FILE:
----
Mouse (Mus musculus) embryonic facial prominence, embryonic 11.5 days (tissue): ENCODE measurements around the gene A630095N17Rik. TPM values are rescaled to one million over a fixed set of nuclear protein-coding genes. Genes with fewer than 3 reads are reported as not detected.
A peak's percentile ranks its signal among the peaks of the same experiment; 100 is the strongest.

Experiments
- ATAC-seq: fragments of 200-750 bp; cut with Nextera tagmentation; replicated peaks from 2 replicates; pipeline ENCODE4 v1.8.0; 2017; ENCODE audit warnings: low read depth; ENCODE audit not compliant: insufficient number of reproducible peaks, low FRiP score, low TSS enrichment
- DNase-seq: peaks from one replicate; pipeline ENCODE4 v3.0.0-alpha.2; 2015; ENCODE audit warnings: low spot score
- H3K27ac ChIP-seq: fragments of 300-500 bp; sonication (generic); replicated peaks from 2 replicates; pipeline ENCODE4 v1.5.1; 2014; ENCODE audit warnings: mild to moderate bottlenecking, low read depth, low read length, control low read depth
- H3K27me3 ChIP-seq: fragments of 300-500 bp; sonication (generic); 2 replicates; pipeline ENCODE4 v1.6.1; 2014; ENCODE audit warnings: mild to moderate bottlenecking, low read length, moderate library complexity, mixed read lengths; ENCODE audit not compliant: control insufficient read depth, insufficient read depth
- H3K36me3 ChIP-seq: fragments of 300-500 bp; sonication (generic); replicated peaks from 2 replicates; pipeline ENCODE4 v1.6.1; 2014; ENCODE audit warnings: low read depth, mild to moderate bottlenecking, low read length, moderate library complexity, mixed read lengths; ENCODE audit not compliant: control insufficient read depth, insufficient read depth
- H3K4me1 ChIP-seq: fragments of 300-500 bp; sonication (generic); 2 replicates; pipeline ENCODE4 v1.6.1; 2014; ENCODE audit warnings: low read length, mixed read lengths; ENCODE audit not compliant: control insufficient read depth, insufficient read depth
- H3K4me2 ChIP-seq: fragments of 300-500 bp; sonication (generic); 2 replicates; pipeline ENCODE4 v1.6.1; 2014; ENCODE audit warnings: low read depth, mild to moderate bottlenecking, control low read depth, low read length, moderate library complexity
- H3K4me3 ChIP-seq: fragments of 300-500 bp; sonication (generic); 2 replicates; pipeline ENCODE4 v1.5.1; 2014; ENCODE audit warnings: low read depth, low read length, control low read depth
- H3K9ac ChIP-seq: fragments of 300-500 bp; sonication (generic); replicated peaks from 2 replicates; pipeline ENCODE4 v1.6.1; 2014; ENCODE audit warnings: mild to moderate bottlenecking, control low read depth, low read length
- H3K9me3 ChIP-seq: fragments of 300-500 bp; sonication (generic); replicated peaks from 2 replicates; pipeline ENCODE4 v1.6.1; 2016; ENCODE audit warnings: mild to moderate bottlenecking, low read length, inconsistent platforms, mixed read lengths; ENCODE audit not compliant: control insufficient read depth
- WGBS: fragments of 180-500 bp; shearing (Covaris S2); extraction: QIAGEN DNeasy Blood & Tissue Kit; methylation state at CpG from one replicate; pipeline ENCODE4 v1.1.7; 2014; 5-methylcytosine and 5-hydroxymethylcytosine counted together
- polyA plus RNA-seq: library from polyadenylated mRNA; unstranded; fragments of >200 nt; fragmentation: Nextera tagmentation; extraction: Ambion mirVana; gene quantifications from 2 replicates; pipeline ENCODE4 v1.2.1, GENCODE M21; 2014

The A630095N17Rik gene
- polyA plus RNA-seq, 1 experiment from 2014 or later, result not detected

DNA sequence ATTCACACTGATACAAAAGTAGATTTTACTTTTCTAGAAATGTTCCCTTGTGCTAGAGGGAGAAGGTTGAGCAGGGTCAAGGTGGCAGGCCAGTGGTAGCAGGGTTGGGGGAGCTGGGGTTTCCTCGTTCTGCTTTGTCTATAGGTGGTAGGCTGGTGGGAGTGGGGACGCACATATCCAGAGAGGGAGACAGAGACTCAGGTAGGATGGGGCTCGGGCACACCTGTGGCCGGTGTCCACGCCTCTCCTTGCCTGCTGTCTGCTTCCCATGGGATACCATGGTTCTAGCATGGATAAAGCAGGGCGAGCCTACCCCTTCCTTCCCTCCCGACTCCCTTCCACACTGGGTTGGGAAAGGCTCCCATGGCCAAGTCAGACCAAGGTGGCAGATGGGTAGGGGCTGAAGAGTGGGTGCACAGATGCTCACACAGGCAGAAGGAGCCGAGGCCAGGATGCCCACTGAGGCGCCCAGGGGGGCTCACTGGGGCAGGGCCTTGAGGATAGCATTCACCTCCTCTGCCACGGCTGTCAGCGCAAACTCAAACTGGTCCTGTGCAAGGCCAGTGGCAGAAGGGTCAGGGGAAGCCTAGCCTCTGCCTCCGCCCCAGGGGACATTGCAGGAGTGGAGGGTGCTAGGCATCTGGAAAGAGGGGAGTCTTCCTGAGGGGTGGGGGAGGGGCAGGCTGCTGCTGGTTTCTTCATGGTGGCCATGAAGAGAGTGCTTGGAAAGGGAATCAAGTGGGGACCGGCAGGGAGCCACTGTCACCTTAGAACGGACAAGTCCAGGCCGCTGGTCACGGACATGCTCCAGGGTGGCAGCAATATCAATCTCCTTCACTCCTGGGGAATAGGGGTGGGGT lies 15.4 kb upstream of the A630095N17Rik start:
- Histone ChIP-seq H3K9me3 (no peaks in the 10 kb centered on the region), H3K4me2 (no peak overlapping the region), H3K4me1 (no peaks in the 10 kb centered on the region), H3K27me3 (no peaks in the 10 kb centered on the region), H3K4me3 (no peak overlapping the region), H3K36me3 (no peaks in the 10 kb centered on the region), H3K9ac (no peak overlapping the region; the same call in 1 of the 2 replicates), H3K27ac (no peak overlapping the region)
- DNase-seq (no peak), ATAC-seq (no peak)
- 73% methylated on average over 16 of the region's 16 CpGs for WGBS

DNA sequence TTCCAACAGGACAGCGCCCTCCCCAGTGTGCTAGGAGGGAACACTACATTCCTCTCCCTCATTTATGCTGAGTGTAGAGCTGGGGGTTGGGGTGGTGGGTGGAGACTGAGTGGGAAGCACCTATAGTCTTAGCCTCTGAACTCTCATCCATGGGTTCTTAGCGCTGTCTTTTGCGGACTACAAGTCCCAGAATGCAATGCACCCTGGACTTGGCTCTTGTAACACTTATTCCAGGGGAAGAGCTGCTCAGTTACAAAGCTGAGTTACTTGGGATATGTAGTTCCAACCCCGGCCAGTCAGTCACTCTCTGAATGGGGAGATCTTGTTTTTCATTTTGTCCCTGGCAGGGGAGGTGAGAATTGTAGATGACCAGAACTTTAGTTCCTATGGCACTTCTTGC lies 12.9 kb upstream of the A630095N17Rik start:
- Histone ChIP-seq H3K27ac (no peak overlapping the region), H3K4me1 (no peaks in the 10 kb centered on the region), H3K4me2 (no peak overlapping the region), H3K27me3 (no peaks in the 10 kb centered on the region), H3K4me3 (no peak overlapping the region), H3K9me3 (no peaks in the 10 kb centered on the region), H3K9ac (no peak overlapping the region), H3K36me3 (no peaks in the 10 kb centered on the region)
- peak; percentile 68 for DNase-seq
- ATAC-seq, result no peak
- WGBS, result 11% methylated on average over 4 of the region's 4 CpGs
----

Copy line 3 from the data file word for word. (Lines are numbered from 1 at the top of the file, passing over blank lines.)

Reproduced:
Experiments